Johnson also tends to square off against Georges Laraque of the Edmonton Oilers in another popular matchup of fantasy after-thoughts. They have fought four times in the last two seasons and will meet again on Feb. 13.

Home versus Away

In a quick glance at brawling totals for the 2003-04 season, it appears that players have a tendency to drop the gloves more in front of the home crowd. For most, it's only a difference of three or four fights. Chris Neil of the Ottawa Senators, available in 99 percent of leagues, is a great example of this. Of 13 fighting performances this season, a whopping 10 times have been on home ice. Now there's a showman! He is also averaging about one shot on goal per game so that might help.

John Erskine of the Dallas Stars, available in 99 percent of leagues, has been in nine brawls this season. Six of those have occurred on his home ice. His 79 penalty minutes don't stand out, but he did miss several games with an ankle injury. He's now returned to the squad but only adds value on home ice. The Stars are in the midst of a long road trip, but return to Big D for four games at the end of the month.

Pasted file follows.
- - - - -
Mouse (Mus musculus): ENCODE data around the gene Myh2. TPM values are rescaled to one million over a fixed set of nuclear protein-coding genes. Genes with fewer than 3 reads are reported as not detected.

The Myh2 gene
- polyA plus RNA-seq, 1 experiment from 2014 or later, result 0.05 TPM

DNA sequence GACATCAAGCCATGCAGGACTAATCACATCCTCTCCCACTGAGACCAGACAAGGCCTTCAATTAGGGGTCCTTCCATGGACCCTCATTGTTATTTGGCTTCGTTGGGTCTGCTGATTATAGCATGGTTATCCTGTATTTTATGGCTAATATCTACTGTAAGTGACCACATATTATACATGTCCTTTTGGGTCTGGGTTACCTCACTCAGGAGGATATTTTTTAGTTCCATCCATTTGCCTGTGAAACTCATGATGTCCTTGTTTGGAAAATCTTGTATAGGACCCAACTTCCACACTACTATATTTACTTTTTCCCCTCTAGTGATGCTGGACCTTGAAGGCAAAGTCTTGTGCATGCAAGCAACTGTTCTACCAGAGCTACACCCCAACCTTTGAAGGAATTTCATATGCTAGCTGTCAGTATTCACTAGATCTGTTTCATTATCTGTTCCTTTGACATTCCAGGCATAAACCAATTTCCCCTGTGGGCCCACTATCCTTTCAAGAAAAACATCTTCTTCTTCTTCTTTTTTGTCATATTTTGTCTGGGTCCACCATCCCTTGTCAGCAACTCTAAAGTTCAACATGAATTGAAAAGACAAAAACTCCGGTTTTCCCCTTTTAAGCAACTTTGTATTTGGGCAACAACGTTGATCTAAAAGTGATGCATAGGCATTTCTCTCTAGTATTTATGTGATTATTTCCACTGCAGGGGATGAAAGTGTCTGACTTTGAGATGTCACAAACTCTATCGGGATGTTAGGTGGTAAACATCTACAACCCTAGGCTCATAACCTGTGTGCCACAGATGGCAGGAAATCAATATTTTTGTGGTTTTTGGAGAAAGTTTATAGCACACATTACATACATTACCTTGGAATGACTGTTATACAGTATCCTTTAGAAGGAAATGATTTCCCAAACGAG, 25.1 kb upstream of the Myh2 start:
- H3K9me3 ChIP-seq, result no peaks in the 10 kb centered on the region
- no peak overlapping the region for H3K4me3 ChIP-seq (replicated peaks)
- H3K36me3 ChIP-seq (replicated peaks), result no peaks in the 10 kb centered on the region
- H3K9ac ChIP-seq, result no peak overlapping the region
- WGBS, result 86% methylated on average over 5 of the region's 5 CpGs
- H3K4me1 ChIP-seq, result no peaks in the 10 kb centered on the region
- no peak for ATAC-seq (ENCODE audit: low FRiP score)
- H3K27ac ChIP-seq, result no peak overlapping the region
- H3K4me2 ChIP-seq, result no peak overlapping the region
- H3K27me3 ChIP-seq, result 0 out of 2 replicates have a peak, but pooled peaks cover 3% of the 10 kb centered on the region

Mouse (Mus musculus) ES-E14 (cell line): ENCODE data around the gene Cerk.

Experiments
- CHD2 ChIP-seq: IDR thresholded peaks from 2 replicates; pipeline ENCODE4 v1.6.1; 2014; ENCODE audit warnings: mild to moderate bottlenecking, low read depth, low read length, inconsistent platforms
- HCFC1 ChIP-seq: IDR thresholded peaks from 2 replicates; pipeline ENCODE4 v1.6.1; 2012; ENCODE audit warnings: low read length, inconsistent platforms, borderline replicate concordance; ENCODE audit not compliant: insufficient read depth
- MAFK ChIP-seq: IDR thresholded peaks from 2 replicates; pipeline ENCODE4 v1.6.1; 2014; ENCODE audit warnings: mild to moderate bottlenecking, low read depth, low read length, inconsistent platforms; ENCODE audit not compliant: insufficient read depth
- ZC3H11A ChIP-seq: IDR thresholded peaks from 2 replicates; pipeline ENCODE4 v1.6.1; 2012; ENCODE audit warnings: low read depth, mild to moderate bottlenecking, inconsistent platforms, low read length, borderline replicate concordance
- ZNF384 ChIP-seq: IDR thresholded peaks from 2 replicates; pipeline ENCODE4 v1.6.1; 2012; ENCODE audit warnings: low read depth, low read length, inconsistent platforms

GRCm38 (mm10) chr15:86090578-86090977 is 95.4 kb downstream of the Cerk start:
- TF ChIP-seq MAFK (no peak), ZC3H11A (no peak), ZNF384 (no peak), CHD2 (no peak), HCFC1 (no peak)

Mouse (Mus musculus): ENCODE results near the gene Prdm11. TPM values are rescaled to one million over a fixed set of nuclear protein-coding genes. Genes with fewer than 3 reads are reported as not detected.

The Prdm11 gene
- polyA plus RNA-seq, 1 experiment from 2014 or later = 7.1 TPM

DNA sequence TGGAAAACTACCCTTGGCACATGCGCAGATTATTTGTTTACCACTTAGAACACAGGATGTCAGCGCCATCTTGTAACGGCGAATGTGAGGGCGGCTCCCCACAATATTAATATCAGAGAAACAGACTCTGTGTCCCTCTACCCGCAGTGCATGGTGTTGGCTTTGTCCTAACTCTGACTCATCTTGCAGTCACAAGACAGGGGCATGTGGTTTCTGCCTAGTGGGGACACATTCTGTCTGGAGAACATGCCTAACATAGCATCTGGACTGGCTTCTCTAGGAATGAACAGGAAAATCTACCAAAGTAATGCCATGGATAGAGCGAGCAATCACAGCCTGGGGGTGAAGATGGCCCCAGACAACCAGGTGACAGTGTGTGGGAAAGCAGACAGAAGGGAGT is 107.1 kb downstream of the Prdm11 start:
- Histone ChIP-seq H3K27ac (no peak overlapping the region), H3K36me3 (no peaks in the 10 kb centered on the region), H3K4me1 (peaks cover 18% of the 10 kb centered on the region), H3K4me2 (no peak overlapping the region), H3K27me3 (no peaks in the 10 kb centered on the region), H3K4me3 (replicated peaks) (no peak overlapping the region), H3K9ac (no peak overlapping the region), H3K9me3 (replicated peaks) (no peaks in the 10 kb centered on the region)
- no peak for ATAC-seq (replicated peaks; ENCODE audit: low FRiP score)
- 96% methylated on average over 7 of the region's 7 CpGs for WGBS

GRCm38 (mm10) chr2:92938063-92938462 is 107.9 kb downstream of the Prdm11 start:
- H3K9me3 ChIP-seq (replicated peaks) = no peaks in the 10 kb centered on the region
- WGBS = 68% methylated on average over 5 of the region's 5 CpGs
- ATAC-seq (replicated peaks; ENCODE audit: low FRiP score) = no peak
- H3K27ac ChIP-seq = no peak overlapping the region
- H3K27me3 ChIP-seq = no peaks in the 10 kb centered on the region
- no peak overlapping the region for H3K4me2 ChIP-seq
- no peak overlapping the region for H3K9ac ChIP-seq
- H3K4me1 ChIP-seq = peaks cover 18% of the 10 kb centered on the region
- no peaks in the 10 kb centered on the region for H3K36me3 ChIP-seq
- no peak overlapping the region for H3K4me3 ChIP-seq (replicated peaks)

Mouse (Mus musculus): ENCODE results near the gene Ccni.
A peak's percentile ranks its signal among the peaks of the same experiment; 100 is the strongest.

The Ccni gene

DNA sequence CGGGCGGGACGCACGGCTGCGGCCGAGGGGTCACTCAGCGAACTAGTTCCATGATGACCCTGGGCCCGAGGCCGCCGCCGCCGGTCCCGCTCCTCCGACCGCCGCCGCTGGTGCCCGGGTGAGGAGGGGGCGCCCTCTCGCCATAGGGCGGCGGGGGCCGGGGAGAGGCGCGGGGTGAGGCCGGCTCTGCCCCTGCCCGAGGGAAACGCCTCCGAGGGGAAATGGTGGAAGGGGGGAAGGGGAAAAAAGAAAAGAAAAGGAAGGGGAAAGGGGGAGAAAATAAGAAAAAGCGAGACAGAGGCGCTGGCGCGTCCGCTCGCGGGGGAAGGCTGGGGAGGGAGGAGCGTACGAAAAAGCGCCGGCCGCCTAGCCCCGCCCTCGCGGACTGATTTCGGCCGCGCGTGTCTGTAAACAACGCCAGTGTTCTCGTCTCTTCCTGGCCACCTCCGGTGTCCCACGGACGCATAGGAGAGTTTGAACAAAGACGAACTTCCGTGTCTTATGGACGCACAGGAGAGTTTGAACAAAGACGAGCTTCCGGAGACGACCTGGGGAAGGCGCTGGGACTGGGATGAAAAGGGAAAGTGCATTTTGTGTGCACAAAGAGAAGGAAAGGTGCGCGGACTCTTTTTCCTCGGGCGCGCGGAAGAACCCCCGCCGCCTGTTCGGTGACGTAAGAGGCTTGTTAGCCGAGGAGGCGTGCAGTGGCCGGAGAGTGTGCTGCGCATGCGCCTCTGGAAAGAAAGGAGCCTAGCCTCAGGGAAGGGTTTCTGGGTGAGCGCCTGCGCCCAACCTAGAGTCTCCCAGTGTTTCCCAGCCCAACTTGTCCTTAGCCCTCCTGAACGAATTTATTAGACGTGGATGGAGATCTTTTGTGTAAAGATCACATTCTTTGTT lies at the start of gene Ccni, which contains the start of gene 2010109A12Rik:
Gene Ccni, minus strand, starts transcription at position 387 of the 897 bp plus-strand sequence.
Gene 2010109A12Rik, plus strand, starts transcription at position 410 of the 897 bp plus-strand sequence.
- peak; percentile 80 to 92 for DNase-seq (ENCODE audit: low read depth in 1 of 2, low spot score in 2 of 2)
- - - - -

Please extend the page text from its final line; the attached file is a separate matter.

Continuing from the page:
Penalty Specialists

Sean Avery of the Los Angeles Kings, who is available in 80 percent of leagues, leads the NHL in penalty minutes even though he has only been in nine fights. He's had four nights of 15 penalty minutes or more. His two biggest outbursts of 29 and 27 minutes came against Phoenix. Avery gets two more cracks at the Coyotes on back-to-back nights in March.

Chris Simon, available in 70 percent of leagues, pads the New York Rangers' league-leading penalty minutes total. But like Avery, he gets his total in bunches and has had four games with more than 15 penalty minutes. Simon is also harder to predict than those players mentioned above, because he doesn't have a natural rival on the ice. He does offer help to a second scoring category, with a +12 in the Plus/Minus column.

One for good measure

Kip Brennan of the Los Angeles Kings had a horrible holiday season, racking up a total of 46 penalty minutes in three games before receiving a 10-game suspension for some bizarre behavior in San Jose on December 26th.

After he was booted from the game, he came back to the ice. It was a scene that resembled the best wrestling script this side of Jeremy Roenick's tirade on Tuesday. He's virtually unowned in Yahoo! Sports Fantasy leagues. We'll see if he comes out of the gates with a rush when his suspension ends this weekend.

When you're playing head-to-head fantasy hockey, each category has to be looked at separately. Just as you may punt the Saves or Stolen Bases categories in fantasy baseball, perhaps the Penalty Minutes category just is not your team's strong suit. Think about it. Out of the top 30 players on the penalty minutes chart, only one (Brendan Shanahan) has scored more than 10 goals.

But who gets the glory? It is the guy skating off to the cheers or boos of the fans as they hit the sin bin. The players outlined above may help bring you an extra victory each week and they make for some great highlights.

See you next week.